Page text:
A court in Saudi Arabia sentenced five people to death Monday for the killing of Washington Post columnist and royal family critic Jamal Khashoggi, whose grisly slaying in the Saudi Consulate in Istanbul drew international condemnation and cast a cloud of suspicion over Crown Prince Mohammed bin Salman.
Three other people were found guilty by Riyadh's criminal court of covering up the crime and were sentenced to a combined 24 years in prison, according to a statement read by the Saudi attorney general's office on state TV.
In all, 11 people were put on trial in Saudi Arabia over the killing. The names of those found guilty were not disclosed by the government. Executions in the kingdom are carried out by beheading, sometimes in public. All the verdicts can be appealed.
A small number of diplomats, including from Turkey, as well as members of Khashoggi's family were allowed to attend the nine court sessions, though independent media were barred.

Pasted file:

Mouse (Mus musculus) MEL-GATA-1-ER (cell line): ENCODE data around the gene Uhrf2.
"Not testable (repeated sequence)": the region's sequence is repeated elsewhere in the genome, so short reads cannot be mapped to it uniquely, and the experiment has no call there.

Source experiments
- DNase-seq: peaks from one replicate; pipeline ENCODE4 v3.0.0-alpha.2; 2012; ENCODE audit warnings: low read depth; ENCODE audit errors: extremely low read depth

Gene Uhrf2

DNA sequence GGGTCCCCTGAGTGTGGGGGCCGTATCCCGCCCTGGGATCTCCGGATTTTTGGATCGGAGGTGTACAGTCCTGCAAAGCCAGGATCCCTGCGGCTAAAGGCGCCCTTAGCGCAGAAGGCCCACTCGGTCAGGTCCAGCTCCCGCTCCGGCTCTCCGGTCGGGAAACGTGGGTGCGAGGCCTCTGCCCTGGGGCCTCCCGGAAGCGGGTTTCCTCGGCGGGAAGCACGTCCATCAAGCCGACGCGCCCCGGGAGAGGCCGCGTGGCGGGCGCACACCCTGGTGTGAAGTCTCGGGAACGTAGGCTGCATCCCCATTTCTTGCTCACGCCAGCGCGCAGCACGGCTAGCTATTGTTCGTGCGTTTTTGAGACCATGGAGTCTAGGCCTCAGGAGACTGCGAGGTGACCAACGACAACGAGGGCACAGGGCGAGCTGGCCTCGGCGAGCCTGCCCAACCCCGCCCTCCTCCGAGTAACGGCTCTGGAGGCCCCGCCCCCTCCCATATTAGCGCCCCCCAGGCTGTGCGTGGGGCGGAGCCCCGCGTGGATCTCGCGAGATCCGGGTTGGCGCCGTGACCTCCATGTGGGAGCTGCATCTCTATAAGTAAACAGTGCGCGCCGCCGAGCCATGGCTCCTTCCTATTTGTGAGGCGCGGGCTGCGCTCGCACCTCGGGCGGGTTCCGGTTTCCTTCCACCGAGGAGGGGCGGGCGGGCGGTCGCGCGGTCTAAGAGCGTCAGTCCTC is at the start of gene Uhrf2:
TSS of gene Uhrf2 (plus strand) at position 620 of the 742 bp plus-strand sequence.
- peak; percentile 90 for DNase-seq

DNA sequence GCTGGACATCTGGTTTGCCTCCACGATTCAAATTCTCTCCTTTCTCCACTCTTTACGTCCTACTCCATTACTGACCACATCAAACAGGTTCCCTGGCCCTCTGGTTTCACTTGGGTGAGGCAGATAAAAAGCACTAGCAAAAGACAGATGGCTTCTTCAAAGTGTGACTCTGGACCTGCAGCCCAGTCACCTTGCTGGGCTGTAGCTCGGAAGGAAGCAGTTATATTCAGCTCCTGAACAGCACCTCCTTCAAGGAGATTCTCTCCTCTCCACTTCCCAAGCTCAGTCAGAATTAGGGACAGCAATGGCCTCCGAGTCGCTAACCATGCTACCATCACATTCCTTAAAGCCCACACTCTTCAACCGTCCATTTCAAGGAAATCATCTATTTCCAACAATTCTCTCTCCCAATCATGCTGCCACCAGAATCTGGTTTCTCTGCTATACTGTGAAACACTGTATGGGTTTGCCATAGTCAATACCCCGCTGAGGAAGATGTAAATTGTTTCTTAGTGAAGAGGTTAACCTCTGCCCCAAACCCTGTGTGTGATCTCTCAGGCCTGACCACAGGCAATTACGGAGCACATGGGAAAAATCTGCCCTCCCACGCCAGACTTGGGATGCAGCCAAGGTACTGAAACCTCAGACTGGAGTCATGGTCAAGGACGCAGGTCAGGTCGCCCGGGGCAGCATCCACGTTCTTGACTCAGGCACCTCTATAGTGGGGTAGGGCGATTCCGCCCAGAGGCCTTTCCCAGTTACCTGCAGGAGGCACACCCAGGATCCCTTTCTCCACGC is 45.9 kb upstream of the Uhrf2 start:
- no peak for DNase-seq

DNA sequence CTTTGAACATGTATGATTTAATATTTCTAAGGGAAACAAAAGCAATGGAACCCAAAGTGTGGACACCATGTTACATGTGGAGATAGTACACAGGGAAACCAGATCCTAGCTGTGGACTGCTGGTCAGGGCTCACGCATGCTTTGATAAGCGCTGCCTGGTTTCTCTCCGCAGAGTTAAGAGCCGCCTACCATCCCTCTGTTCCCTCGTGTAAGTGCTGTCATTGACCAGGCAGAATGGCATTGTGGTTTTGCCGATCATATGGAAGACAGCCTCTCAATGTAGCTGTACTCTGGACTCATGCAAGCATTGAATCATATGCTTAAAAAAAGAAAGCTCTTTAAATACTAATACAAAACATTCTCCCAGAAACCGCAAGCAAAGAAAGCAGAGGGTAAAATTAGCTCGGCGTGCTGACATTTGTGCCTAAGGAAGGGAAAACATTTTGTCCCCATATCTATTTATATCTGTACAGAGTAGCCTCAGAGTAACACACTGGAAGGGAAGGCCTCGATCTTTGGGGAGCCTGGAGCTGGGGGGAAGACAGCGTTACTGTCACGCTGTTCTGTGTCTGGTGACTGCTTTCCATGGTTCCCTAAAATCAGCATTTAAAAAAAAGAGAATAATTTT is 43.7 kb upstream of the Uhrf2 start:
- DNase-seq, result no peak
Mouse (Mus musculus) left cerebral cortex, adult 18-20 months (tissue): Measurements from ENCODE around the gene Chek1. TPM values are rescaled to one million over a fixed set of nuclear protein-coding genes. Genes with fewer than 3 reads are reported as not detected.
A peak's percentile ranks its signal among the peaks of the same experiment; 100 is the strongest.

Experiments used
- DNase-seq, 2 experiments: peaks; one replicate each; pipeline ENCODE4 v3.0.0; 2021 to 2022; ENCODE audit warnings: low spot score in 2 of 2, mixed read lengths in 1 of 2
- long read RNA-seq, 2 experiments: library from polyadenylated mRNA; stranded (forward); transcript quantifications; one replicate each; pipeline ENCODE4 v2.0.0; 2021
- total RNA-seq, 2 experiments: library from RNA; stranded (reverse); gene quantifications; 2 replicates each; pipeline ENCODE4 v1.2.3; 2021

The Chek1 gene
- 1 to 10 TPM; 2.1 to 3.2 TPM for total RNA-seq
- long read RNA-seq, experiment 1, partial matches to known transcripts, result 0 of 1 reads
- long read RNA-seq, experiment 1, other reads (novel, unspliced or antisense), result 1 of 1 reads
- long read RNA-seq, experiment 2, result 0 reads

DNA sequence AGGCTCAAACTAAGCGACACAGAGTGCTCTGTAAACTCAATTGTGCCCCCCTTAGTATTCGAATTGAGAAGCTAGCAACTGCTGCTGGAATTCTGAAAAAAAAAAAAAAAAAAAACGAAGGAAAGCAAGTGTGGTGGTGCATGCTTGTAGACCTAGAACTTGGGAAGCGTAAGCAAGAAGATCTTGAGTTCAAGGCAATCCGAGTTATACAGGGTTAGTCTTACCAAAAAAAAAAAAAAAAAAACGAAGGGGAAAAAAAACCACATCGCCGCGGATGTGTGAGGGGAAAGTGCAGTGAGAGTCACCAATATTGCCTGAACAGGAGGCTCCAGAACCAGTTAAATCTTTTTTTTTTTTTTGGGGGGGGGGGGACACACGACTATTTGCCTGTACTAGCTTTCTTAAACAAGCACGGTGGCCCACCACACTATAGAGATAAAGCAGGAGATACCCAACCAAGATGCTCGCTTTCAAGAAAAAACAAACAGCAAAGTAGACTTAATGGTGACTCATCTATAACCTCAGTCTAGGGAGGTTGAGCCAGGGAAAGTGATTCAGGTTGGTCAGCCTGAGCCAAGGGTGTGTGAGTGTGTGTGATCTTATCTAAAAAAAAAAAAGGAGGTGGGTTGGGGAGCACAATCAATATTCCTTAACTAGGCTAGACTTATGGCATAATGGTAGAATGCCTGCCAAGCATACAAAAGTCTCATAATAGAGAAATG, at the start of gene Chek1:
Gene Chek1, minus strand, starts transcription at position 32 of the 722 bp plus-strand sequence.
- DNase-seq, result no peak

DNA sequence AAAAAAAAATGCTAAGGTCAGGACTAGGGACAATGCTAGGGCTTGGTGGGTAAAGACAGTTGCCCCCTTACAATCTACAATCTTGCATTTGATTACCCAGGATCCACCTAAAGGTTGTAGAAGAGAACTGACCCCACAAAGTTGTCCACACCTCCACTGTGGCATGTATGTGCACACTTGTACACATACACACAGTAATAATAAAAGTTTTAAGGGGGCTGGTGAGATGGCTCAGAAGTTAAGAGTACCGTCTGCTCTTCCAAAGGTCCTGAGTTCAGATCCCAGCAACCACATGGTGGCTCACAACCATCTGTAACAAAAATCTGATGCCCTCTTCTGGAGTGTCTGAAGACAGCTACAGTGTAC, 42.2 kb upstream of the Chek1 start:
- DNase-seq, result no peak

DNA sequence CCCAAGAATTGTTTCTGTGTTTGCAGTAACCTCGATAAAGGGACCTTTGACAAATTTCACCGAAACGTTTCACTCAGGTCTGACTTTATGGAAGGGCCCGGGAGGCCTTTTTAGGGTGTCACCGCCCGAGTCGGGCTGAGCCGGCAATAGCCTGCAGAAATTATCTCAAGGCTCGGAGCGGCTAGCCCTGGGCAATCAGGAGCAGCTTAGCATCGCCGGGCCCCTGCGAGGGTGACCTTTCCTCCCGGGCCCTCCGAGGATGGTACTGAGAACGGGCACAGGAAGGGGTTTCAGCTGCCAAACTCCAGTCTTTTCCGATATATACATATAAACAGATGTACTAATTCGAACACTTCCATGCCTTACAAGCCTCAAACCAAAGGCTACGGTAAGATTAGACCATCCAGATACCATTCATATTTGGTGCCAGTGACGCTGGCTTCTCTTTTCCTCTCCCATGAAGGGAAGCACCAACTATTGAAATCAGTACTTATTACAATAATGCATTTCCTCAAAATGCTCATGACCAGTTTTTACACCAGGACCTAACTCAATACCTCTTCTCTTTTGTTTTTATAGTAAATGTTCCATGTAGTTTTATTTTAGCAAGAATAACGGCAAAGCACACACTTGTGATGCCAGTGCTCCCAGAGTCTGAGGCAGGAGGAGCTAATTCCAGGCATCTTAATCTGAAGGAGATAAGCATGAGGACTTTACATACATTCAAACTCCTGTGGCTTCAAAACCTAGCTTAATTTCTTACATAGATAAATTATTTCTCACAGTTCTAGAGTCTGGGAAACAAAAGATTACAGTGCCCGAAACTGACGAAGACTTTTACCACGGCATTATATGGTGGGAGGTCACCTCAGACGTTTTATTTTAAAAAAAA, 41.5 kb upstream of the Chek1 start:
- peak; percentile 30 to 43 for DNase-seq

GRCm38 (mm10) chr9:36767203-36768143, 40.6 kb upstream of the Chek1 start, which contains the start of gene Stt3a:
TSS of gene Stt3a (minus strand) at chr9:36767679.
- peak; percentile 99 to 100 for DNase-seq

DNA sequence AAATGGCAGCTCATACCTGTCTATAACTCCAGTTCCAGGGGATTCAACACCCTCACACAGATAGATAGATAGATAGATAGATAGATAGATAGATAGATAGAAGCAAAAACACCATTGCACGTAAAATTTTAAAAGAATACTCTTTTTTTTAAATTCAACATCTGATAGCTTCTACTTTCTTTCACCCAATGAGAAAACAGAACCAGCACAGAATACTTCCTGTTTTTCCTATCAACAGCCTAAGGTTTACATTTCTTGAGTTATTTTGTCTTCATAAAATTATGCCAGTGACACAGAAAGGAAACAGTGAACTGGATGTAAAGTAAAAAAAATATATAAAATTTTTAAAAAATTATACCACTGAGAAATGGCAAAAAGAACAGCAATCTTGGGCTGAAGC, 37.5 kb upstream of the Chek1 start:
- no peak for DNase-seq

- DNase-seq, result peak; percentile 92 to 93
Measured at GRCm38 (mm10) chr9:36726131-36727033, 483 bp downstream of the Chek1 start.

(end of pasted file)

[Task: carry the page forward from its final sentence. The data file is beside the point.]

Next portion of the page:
The trial concluded the killing was not premeditated, according to Shaalan al-Shaalan, a spokesperson from the attorney general's office. That finding is in line with the Saudi government's official explanation, which has been called into question by evidence that a hit team of Saudi agents with tools was sent to dispatch Khashoggi.
While the case in Saudi Arabia has largely concluded, questions linger outside Riyadh about the crown prince's culpability in the slaying.
Amnesty International pronounced the outcome a “whitewash." Agnes Callamard, who investigated the killing for the United Nations, condemned the trial as a “mockery of justice," saying, “The fact that that the chain of command and the state have not been investigated means that the system that made it possible for Jamal Khashoggi to be killed has not been touched.”